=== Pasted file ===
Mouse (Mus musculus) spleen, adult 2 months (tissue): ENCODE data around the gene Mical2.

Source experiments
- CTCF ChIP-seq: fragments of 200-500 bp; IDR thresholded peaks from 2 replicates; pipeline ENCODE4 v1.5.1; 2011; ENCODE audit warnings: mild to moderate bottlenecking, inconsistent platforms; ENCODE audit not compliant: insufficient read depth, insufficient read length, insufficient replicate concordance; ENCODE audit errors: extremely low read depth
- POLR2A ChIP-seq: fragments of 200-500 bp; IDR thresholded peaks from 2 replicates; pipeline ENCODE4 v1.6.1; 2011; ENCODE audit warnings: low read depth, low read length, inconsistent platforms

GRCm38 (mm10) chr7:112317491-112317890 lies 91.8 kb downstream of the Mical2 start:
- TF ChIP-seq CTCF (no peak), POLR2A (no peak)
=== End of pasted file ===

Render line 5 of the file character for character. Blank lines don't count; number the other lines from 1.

GRCm38 (mm10) chr7:112317491-112317890 lies 91.8 kb downstream of the Mical2 start: